Sweden's Lundin Energy, a partner in Norway's giant Johan Sverdrup oil field, said on March 18 it expected the field's production capacity and its reserve estimates to grow in the future.
Production capacity from 2.2 billion to 3.2 billion barrels of oil equivalent (Bboe) field, the largest in western Europe, has been already revised up several times since its startup in Oct. 2019.
The field's Phase 1 production capacity is now expected from mid-2021 to grow to 535,000 barrels of oil equivalents per day (boe/d) from around 500,000 boe/d currently, and it is estimated to reach 720,000 boe/d output when the field's Phase 2 development comes on stream in the fourth-quarter of 2022.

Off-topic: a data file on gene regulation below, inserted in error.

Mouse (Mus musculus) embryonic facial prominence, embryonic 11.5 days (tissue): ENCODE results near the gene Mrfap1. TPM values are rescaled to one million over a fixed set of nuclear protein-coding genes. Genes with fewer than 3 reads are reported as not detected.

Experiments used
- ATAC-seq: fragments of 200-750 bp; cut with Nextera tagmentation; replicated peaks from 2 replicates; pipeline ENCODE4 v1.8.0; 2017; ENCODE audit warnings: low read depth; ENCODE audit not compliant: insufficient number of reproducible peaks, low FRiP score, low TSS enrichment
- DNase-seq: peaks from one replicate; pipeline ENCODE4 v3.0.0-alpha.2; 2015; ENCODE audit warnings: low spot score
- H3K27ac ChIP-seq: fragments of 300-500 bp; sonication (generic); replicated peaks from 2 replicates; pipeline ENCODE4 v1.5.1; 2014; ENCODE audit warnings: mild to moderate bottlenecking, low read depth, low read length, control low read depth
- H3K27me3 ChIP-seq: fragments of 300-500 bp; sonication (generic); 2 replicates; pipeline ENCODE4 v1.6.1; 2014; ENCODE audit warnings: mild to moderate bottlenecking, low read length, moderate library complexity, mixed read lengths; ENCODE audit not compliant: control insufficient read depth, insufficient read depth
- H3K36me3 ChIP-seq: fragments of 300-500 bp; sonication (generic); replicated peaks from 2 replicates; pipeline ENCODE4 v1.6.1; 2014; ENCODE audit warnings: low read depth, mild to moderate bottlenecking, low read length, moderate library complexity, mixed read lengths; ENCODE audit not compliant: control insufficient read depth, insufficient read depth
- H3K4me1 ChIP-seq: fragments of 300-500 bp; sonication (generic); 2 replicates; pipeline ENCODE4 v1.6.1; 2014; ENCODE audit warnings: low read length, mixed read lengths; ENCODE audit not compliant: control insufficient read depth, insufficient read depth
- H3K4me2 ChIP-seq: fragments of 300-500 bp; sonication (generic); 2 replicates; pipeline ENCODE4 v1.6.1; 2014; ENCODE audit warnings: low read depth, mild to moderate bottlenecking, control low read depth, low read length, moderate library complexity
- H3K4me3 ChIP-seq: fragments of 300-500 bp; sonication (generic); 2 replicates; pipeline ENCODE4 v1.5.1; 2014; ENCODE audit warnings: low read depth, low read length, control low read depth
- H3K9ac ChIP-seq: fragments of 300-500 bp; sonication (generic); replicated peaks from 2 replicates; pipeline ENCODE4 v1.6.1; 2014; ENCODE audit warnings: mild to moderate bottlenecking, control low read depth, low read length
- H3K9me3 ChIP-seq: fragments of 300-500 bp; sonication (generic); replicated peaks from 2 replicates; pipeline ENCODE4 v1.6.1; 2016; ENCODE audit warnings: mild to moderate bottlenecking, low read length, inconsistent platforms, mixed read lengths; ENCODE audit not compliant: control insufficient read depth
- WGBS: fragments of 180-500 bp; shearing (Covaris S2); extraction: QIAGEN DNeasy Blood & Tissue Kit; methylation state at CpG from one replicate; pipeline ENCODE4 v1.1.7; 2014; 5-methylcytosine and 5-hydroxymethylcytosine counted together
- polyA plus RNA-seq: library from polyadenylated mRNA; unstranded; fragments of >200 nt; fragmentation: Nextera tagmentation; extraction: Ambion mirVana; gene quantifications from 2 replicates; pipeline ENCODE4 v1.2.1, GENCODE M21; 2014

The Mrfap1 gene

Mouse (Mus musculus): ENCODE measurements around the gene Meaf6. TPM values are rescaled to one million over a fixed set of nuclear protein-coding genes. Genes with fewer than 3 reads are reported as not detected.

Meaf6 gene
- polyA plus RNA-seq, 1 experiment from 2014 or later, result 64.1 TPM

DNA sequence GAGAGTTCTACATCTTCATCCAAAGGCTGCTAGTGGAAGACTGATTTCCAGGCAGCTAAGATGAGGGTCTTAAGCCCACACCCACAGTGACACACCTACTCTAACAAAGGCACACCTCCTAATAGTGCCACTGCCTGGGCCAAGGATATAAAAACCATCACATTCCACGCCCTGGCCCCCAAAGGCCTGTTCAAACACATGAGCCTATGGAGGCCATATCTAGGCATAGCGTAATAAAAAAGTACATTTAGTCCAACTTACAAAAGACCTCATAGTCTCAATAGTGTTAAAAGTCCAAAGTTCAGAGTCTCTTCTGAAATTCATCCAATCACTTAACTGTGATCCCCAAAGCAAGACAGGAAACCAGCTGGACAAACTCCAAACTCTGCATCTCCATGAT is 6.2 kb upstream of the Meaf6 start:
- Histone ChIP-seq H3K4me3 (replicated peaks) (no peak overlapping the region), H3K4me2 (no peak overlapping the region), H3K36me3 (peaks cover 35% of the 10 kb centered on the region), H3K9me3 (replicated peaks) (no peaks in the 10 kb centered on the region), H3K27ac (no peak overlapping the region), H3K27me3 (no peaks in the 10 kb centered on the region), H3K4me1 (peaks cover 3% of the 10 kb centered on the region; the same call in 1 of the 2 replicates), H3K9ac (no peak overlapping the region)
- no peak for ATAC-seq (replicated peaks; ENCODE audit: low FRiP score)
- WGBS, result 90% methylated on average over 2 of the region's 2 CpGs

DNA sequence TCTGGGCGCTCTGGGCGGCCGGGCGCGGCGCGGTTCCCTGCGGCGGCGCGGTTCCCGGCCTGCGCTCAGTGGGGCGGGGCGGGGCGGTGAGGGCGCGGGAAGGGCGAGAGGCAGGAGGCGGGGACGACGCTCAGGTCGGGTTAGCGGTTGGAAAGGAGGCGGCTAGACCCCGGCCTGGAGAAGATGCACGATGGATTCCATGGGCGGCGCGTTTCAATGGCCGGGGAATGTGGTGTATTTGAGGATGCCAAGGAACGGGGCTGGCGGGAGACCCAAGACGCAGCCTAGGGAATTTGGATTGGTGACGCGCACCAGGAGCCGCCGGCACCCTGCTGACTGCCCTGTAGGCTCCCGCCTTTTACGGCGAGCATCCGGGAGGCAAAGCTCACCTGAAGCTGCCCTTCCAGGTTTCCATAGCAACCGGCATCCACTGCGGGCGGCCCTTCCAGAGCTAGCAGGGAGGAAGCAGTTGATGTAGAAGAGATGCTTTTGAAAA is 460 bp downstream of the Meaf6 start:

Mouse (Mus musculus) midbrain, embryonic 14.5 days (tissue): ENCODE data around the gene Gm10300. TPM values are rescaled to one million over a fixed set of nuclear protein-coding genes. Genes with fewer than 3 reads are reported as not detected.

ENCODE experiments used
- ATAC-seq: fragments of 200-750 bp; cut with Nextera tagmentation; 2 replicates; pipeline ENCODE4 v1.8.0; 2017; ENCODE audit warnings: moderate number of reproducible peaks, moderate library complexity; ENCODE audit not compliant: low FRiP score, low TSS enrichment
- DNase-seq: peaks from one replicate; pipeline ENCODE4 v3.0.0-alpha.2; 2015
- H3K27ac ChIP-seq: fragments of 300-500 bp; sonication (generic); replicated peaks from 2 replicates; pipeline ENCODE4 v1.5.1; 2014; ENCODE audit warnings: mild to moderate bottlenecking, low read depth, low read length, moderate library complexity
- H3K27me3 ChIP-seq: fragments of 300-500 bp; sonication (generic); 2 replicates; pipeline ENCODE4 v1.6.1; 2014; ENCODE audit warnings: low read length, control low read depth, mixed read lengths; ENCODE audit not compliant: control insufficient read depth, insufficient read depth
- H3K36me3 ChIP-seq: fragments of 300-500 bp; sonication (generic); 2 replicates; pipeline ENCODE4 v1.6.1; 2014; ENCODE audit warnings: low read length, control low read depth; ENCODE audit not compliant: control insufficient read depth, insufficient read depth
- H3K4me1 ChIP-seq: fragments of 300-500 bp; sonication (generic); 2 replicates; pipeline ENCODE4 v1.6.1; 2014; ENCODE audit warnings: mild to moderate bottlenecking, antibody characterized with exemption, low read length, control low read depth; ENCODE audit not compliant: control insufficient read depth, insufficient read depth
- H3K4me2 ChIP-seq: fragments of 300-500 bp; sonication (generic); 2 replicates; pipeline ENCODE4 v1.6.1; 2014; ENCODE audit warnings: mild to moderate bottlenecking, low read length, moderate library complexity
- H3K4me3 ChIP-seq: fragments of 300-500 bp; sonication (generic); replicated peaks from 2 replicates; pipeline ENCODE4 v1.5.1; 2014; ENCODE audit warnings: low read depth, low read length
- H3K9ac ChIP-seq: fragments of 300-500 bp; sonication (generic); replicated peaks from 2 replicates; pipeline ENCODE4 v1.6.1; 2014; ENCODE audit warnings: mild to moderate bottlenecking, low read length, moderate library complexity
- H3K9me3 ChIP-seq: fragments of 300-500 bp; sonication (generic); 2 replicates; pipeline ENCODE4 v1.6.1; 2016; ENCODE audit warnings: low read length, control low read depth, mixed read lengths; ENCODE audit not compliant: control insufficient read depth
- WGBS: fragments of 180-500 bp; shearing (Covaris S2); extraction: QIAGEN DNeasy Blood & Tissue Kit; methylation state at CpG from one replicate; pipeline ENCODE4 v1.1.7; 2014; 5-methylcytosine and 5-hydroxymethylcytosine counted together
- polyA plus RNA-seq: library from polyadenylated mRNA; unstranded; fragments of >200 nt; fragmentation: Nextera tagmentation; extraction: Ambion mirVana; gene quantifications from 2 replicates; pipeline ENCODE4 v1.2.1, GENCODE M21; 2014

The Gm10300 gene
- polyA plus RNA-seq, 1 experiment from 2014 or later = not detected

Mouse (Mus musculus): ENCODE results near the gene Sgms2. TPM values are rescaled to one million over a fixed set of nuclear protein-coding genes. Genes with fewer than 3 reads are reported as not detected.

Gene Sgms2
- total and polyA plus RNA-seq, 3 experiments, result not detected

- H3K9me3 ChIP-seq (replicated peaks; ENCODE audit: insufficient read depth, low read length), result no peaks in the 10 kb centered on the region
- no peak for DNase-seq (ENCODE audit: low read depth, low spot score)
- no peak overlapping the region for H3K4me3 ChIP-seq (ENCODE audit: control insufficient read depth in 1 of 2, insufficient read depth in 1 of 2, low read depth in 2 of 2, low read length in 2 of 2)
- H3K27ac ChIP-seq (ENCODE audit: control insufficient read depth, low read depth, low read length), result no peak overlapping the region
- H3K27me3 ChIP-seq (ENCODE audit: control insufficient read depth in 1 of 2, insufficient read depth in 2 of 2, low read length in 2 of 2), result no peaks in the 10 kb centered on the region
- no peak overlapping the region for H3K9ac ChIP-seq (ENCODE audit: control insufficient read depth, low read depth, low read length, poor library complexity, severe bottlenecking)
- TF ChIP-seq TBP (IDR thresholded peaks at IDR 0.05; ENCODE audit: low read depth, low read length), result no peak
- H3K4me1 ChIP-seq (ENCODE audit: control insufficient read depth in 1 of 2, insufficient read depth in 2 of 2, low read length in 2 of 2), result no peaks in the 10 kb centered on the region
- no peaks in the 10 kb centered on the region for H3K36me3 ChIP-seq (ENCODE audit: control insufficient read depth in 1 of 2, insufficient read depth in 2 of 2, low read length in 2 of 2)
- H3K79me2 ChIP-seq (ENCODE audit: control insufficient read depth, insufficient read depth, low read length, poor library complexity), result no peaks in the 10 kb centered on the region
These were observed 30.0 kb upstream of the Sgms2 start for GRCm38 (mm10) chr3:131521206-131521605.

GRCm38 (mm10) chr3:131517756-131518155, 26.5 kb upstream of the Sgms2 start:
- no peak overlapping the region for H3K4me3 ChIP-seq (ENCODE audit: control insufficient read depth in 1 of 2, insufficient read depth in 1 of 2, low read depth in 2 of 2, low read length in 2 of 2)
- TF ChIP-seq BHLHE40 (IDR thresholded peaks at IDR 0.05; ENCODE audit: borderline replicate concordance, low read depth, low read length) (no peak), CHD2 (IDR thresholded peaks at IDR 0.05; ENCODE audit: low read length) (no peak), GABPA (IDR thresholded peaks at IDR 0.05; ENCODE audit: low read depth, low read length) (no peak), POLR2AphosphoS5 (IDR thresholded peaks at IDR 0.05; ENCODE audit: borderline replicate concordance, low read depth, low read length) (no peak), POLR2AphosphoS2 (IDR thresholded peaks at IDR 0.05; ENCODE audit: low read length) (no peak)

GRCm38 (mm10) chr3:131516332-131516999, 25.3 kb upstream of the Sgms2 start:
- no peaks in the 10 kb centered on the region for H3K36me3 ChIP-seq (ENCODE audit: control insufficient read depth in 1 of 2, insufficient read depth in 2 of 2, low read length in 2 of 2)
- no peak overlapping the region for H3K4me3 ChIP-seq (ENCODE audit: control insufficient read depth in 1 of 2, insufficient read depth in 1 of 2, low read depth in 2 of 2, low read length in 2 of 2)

“I expect further upsides [of Sverdrup's production capacity] when we bring the Phase 2 online,” Lundin's CEO Nick Walker told an online conference.
“The [field's] reserves have been estimated conservatively. I expect to see upsides,” he added.
Sverdrup's operator Equinor has said it needed more time to make a new assessment of the field's reserves.
Other partners in the field are Petoro, Aker BP and Total.
The biggest increase is set to come from the Permian Basin, where oil output is expected to reach its highest since April 2020, the EIA said in a monthly forecast.
The crude oil production decline was the second consecutive slip, following a fall in January, according to data from the U.S. Energy Information Administration.
The largest change is forecast in the Permian Basin of Texas and New Mexico, where output is expected to climb by 55,000 bbl/d to a fresh peak at 4.23 million bbl/d in July.